I spend a lot of time with my 4 grandchildren.  My oldest daughter lives a few miles from me.  She is kind and respectful of me and I of her.  I don't go over her head for anything and go by her wishes.  Recently there was a movie I thought the children would enjoy (I take them often).  I thought it was PG13, didn't have anything objectionable in it.  She said it was R rated and didn't think they should go (they are very mature 14 and 13 girls.  She started to explain.  I stopped her and said, "Look!  They are your children.  You know what is best for them.  I totally agree with your decision.  You never have to explain why you decide to do something.  However, I am appreciative that you feel like you do", and I meant it and (more importantly) she KNEW I meant every word.

 

That's my idea of what being a modern grandma is.  I'm lucky that I'm comfortable financially.  I love sending them surprises in the mail (who doesn't like getting mail).  I just sent the two grandsons snowman blankets (ages 4 and 9).  My daughter said they were so excited.  That's the fun of being a grandma....that and buying the youngest McDonald's Happy Meals!  Ha!

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Re: Our grandmas when we were kids

I feel sad when I think about my grandma, because she missed out on so much. Today she would be called agoraphobic, but then she was just odd. Grandma was smart and had a dry sense of humor, and was a wonderful baker. However her life was ruled by fear. She was afraid to leave the house, of storms, the furnace, well you get it. If she were alive today, she could receive medication, and maybe live a full life. Things were not always better in the old days.

" You are entitled to your opinion. But you are not entitled to your own facts."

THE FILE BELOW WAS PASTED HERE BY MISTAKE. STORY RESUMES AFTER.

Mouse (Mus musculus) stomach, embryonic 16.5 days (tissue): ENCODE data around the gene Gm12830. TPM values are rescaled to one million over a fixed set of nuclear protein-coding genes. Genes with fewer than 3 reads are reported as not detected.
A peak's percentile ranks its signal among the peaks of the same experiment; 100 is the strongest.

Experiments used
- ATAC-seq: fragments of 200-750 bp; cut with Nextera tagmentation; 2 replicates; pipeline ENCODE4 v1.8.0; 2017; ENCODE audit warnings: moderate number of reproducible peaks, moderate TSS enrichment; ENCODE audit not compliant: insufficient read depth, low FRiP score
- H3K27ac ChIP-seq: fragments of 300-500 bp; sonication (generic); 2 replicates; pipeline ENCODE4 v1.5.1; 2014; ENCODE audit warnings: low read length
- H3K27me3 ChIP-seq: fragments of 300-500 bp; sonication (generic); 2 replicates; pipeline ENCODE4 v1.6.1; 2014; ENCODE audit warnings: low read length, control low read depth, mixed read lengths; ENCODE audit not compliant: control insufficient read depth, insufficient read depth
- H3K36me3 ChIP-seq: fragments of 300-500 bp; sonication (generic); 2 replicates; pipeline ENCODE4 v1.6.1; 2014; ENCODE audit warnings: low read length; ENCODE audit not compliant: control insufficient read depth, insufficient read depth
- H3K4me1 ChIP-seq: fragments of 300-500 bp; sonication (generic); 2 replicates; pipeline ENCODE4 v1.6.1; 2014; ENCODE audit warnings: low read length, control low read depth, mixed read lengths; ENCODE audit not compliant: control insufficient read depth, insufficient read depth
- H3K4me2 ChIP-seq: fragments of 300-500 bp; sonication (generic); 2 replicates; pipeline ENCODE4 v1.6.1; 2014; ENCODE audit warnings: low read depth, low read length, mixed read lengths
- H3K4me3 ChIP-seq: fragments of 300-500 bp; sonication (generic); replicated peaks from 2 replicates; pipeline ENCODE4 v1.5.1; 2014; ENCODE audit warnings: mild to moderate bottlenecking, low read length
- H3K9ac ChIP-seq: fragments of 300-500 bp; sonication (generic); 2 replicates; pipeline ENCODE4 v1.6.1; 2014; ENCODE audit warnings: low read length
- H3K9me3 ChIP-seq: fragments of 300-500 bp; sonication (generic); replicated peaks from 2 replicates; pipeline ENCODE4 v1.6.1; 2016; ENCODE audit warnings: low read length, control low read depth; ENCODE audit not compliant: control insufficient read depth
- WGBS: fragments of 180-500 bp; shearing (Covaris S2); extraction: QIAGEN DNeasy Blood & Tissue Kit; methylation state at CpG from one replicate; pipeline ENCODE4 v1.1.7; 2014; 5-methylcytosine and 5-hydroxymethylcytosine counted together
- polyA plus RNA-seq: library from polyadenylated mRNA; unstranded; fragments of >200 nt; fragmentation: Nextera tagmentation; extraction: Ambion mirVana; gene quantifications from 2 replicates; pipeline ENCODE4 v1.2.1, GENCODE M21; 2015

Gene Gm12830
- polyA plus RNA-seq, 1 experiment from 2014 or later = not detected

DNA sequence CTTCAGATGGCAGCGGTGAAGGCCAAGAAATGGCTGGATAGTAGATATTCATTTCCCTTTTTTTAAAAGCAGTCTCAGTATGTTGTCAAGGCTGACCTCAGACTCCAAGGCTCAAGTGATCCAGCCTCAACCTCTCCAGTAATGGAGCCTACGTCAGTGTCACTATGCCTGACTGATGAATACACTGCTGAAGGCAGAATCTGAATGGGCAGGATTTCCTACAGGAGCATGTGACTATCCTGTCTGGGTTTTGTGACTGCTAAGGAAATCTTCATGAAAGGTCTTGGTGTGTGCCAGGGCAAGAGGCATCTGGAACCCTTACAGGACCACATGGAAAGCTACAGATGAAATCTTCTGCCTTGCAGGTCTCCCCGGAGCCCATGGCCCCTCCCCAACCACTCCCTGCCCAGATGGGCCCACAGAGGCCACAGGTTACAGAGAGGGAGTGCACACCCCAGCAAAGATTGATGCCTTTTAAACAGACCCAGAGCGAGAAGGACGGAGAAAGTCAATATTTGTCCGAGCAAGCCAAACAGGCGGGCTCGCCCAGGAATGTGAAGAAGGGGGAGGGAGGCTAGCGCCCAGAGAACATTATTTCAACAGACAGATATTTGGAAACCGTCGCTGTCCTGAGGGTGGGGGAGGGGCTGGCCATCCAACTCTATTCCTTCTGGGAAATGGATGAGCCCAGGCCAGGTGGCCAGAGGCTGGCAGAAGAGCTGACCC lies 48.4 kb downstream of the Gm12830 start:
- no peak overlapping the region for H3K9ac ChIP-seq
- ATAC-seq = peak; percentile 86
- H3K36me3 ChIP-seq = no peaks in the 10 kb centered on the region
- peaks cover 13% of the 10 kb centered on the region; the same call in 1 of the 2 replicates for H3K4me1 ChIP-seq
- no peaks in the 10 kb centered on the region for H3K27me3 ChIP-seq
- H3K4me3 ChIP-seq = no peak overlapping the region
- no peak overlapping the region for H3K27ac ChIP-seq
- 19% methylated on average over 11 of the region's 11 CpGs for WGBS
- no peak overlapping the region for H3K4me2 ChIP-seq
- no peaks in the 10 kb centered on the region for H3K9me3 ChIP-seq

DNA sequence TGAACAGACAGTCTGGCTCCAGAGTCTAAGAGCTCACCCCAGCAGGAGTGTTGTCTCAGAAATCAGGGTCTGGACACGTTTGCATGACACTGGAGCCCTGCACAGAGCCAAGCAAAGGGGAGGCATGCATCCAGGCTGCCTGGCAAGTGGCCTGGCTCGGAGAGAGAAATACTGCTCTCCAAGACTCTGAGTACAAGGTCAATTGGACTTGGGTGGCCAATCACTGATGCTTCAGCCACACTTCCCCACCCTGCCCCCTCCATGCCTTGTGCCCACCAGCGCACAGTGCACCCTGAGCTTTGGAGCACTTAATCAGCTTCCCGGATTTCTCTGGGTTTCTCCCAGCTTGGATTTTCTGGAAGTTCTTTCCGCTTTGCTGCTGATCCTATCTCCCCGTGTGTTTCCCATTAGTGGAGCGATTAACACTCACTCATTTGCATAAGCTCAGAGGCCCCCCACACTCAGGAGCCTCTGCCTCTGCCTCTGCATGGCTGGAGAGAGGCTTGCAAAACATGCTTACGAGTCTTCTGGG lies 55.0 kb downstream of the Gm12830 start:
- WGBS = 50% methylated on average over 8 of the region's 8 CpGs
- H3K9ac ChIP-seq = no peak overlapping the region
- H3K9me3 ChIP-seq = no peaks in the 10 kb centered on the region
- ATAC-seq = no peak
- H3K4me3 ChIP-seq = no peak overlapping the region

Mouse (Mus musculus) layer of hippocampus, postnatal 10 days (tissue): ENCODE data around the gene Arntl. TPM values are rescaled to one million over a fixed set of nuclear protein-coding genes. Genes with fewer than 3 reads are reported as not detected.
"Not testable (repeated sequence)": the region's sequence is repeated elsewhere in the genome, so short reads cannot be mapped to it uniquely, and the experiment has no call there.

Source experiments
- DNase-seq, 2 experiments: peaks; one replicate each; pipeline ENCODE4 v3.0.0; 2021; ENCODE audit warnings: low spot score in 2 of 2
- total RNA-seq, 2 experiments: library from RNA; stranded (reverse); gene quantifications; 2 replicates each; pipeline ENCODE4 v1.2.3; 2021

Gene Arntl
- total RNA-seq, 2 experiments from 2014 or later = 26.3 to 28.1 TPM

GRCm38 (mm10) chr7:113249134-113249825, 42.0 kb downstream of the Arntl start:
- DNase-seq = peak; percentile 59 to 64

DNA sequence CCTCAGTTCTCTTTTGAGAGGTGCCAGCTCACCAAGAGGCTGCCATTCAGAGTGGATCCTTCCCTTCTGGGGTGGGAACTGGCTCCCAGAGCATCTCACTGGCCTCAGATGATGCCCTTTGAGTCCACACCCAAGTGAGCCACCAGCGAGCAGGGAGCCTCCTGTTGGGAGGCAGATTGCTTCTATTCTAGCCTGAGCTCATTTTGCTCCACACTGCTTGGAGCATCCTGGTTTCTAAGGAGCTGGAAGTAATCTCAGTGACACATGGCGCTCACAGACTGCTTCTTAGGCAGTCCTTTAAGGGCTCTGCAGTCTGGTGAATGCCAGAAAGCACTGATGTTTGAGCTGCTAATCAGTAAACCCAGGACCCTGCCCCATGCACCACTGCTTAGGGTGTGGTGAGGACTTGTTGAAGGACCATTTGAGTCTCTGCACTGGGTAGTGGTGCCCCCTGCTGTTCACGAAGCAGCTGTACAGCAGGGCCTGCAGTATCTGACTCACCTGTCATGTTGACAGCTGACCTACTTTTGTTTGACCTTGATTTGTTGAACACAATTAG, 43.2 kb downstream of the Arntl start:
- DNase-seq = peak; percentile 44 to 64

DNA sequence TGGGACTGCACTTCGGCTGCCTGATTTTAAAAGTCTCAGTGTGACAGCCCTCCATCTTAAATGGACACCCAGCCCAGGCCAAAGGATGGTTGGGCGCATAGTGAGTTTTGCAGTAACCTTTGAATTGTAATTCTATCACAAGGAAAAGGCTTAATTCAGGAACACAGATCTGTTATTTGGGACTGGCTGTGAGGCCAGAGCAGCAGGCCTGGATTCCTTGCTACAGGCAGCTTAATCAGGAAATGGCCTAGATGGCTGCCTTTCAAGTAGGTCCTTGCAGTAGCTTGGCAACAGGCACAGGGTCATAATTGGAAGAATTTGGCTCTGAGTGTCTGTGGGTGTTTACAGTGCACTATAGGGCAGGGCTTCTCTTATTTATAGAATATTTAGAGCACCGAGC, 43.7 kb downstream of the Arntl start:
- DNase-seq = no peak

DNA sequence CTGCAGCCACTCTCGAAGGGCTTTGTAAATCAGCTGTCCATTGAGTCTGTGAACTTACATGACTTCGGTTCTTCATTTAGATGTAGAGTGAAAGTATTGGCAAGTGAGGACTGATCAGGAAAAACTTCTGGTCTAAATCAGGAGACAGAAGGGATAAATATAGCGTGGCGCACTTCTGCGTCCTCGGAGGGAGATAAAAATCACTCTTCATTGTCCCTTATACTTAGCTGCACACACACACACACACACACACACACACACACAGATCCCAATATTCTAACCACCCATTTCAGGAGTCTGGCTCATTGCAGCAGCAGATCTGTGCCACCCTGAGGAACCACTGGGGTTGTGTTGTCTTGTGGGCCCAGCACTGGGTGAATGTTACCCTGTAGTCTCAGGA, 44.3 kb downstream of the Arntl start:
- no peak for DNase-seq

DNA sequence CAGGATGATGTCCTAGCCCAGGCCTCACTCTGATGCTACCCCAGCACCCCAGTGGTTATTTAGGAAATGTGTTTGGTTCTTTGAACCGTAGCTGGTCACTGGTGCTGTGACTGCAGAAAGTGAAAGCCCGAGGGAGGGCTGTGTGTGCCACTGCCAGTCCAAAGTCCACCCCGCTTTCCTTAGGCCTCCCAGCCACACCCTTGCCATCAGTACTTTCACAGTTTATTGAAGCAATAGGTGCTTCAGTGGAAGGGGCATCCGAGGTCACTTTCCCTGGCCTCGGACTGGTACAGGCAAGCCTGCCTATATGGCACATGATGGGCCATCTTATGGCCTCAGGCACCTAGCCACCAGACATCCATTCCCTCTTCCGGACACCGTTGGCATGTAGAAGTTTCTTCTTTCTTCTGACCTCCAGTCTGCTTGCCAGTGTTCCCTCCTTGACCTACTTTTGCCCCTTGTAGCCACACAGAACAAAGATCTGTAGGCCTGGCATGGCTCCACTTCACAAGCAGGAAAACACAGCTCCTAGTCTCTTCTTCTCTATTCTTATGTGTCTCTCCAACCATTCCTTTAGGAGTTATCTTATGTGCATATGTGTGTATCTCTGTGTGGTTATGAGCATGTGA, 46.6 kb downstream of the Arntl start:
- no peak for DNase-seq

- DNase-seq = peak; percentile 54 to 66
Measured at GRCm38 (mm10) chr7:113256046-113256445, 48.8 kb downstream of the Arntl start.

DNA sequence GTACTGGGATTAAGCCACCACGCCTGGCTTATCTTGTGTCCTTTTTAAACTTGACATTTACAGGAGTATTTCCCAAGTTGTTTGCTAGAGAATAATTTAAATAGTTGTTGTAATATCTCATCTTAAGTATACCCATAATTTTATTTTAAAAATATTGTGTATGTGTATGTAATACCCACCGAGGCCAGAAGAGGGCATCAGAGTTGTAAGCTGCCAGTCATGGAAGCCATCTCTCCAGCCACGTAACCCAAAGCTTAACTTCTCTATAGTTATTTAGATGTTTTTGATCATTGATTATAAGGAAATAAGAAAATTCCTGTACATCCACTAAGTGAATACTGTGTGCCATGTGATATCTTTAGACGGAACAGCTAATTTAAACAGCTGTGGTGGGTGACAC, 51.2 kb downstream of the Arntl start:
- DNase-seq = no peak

Daniel Patrick Moynihan
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Registered: ‎03-09-2010

Re: Our grandmas when we were kids


@151949 wrote:

An article on facebook discussing how grandmas looked back in the day - mostly showed poor women in settlement camps during the depression. Well, I wasn't born until 1949 so I was growing up in the 50's and my grandma did not look at all like these women. She wore her hair stylishly and had wore pretty shirtwaist dresses around the house. She had makeup on every day. 

When Grandpa got home from work he would be dirty - esp. his hands but he would shower and put on clean trousers and a clean starched white shirt for dinner.  Us kids also had to be bathed and in clean clothes for dinner when we were at Grandma's house.

Prior to the depression my grandmother's family was pretty well off - not wealthy, but comfortable - and I think my grandma had certain standards.

BTW - when we were at home for dinner - my Mother worked full time so as long as we washed our hands that was enough. Mum didn't have time to be as particular as Grandma, despite that she had been raised with that standard.


**************************************

 

@151949

 

I'm thinking your grandmother was still pretty young if she dressed like that.  There had to have been a lot of grandmothers around in 1950 who were born in the late 1800s and who probably weren't wearing shirtwaist dresses.

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Re: Our grandmas when we were kids

My grandmother was born in 1898. When the Roaring 20's hit, she cut her hair super short, raised her hemlines and never looked back; she was always dressed fashionably.  The pictures I have of her and her younger sister.... WOW. Gorgeous women. Her daughters followed suit and so on. 

 

She was an amazing seamstress so ALL of their clothes were made by her or tailored by her for a custom fit. I learned early on that is the secret to looking great.

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Re: Our grandmas when we were kids

My paternal "grands" both died before I was born.  I never knew who my maternal grandfather was and he died also way before I was born . . . in fact when my mother was still a child.

 

I knew my mother's mother who was the wicked witch of the east and west and gave my mother a horrible life.  If I described it no one would believe it.